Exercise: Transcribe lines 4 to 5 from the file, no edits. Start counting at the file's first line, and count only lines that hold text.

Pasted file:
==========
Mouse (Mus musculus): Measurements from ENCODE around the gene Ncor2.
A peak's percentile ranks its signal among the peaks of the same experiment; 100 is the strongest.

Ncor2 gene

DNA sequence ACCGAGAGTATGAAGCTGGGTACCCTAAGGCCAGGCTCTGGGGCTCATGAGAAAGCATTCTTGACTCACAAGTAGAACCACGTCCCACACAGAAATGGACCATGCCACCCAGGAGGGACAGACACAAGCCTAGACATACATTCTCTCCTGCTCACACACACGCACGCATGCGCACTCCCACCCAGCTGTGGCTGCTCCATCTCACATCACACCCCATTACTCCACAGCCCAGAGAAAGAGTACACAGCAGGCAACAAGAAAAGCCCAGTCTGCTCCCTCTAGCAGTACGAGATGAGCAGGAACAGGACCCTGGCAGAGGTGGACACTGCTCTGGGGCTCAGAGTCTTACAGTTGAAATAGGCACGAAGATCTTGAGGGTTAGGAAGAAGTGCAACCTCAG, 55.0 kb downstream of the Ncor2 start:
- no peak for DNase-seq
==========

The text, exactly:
DNA sequence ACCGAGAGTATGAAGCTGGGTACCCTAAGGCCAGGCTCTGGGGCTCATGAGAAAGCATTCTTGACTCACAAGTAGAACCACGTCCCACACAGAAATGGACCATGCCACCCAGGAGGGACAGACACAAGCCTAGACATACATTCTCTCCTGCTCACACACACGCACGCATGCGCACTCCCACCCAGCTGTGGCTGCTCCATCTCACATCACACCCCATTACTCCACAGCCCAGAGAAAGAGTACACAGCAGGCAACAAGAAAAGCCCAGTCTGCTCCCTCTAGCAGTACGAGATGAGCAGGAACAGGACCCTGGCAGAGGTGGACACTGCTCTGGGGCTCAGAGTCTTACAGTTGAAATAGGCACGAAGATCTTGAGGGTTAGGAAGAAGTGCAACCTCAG, 55.0 kb downstream of the Ncor2 start:
- no peak for DNase-seq